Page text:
Monday, August 29, 2011
Sunday, August 21, 2011
Wednesday, August 17, 2011
Pirate books run the gamut from history to swashbucklers to romance to picture books for the kiddies. I've read some great stuff. But I will not write a bad review. If I don't like a book, I keep my mouth shut. I know how hard the business of writing is, and I honor that even when I don't like the result. It's too easy to write a quick and dirty pan, and I won't lie to you and recommend some book I think is crap. So from me it's either laurels (translated into a scale of one to five tankards of ale) or the silence of the watery grave. I've given a couple of twos over the years, but never a one.
It struck me that, since this blog is about writing and pirates it might be a another good place to post those reviews. So, here's the first pair of Ol' Chumbucket's Book Club for this site. And you can read through the back history of pirate book reviews here.
"Pirate vs. Pirate" vs. "Pirates vs. Pirates"
Two books with practically the same title arrived on my island this summer. They're both fine tomes and they're both stories of competition between some of the best pirates on the planet.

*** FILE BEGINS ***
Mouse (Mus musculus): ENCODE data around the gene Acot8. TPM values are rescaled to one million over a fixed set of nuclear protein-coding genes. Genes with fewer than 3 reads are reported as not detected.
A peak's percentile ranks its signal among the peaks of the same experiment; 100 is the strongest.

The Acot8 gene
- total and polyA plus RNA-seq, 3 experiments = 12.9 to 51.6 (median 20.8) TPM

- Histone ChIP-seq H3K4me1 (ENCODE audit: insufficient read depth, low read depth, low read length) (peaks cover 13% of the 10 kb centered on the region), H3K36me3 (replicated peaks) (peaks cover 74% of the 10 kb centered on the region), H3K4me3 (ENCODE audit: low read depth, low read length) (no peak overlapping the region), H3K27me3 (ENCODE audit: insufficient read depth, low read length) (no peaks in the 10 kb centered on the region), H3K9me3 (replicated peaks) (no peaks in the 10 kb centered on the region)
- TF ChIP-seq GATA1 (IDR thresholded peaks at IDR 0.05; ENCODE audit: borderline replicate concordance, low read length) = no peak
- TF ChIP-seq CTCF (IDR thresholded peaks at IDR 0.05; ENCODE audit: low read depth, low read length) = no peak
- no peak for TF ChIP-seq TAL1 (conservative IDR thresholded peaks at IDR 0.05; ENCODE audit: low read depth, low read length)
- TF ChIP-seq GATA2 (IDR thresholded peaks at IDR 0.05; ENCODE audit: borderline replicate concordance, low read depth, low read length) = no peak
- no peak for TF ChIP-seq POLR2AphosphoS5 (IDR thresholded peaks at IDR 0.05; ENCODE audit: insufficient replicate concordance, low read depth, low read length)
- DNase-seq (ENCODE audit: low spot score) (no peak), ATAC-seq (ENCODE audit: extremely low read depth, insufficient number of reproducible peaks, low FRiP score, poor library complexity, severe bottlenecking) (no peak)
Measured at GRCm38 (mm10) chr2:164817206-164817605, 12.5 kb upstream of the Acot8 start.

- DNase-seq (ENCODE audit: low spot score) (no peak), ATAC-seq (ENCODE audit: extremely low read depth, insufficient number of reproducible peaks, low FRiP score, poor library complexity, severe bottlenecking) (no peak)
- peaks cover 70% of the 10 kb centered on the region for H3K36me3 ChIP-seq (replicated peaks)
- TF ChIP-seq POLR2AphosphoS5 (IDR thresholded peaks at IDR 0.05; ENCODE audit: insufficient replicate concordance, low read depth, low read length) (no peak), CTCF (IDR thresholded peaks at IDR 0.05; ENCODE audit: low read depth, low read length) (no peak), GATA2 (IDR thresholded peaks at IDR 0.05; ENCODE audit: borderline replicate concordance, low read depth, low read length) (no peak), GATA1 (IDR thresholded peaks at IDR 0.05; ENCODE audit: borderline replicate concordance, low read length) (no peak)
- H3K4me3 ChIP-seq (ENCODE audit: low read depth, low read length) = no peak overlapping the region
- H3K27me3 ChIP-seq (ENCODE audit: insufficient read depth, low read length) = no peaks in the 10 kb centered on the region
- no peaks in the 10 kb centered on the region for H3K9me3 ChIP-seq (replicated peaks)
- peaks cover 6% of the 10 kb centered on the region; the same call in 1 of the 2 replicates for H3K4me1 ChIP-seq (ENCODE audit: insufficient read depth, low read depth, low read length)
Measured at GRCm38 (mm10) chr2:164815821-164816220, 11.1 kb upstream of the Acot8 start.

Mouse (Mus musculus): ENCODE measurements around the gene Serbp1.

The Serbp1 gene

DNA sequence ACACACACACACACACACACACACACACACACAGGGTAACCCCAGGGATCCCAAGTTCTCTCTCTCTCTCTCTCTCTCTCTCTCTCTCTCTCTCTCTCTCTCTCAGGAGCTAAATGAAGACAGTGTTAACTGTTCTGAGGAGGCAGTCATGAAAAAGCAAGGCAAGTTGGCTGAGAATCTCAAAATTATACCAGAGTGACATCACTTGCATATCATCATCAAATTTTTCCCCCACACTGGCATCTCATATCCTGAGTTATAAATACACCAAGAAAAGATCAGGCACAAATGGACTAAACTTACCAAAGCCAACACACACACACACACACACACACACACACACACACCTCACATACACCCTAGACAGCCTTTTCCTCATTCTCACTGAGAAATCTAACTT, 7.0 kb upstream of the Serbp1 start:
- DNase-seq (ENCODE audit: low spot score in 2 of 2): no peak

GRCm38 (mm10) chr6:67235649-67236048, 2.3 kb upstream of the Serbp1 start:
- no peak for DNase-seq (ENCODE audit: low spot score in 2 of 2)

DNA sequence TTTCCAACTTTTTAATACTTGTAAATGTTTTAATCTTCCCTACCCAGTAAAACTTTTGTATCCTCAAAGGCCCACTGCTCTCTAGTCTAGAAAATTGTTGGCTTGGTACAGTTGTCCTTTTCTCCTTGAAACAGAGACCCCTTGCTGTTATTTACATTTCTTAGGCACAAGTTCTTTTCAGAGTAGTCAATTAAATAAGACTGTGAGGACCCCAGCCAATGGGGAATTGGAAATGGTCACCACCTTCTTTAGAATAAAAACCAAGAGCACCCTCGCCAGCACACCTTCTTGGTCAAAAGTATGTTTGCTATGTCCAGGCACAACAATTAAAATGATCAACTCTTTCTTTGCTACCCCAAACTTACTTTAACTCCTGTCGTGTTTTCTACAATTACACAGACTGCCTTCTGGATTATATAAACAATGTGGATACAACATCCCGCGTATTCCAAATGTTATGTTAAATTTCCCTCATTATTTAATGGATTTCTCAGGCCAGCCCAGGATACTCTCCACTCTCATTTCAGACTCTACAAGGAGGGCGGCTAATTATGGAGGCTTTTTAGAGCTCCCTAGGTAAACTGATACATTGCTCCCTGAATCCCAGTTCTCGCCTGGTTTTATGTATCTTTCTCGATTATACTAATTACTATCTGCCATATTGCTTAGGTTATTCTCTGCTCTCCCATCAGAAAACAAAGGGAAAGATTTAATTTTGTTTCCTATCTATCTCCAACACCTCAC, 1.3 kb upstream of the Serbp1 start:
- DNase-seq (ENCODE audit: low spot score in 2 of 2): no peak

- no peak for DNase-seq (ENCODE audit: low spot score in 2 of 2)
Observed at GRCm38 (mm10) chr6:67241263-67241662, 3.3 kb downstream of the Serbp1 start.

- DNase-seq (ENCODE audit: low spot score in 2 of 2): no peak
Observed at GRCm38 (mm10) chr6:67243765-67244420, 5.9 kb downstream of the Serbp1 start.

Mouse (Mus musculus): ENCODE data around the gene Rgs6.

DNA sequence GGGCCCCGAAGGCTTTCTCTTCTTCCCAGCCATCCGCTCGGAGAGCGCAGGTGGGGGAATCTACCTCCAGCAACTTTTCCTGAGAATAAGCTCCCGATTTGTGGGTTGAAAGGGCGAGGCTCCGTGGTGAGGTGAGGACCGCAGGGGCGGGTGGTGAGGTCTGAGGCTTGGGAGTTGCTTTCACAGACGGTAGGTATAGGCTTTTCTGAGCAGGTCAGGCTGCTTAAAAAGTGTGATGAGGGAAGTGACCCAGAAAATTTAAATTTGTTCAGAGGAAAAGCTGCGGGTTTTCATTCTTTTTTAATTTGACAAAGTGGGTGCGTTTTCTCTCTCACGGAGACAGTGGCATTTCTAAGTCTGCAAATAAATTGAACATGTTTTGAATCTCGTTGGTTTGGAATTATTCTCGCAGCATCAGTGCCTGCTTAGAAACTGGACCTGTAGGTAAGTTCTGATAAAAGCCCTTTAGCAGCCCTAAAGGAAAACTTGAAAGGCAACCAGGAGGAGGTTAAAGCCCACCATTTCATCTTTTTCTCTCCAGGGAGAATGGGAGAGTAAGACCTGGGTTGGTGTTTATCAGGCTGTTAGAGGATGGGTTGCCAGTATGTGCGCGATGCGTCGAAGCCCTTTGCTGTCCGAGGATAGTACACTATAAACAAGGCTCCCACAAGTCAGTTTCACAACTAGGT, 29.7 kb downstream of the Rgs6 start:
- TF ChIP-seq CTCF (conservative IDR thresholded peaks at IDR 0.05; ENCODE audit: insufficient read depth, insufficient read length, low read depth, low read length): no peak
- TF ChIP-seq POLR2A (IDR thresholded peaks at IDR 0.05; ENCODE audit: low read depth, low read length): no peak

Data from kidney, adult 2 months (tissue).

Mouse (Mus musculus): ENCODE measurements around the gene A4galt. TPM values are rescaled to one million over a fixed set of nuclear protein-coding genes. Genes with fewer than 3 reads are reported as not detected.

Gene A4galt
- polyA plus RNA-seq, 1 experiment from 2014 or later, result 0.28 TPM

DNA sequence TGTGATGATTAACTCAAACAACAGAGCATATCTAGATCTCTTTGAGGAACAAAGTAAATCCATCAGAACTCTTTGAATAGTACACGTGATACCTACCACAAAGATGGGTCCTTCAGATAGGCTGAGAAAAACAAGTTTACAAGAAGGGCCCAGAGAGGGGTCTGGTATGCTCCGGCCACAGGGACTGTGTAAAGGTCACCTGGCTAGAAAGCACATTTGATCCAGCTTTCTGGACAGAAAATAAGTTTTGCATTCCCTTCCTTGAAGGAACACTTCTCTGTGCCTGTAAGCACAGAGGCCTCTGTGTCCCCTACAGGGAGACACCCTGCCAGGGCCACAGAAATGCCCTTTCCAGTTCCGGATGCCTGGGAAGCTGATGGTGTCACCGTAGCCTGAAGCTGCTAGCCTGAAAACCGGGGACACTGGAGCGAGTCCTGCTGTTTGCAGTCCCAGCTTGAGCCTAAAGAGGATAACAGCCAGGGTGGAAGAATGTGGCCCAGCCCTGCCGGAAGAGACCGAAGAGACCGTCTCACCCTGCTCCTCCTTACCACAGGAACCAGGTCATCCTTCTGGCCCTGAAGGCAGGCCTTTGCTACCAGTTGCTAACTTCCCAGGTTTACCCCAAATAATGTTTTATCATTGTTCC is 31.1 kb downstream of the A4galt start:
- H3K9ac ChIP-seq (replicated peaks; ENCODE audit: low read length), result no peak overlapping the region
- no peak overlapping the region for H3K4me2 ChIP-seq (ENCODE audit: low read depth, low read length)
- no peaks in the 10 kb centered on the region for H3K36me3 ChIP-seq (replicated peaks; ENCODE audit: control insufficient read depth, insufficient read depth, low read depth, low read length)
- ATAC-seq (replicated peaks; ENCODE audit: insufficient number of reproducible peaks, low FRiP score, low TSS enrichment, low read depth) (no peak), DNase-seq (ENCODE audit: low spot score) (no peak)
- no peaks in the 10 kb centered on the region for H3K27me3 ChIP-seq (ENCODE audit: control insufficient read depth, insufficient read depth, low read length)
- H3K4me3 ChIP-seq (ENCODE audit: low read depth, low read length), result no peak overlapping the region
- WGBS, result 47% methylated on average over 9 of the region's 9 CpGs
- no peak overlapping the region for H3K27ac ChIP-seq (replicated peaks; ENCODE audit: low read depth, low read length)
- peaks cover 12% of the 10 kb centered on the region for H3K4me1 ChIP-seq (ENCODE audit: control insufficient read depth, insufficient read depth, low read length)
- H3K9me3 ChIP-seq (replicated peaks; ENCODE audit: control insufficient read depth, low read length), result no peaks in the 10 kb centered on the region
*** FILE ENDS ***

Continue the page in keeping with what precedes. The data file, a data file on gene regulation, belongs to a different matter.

"Blast me deadlights!" I cried. "How is a gentleman rover supposed to tell them apart?"
Well here it is in a coconut shell, mates. "Pirate vs. Pirate" is a fantastic picture book for readin' to the kiddies up to about first or second grade, I'd reckon, while "Pirates vs. Pirates" can entertain the crew in roughly the fifth grade range all the way up to adults.
"Pirate vs. Pirate" – by Mary Quattlebaum, with illustrations by Alexandra Boiger – tells the story of Bad Bart, the meanest, baddest pirate on this side of the Atlantic, and Mean Mo, the roughest, toughest pirate in the Pacific. They both want the world title, so Bart sails his ship and Mo steers hers towards each other. When they meet, it's a titanic competition for ultimate supremacy of the pirate world. But the two are so evenly matched there's only one way this battle royale can end.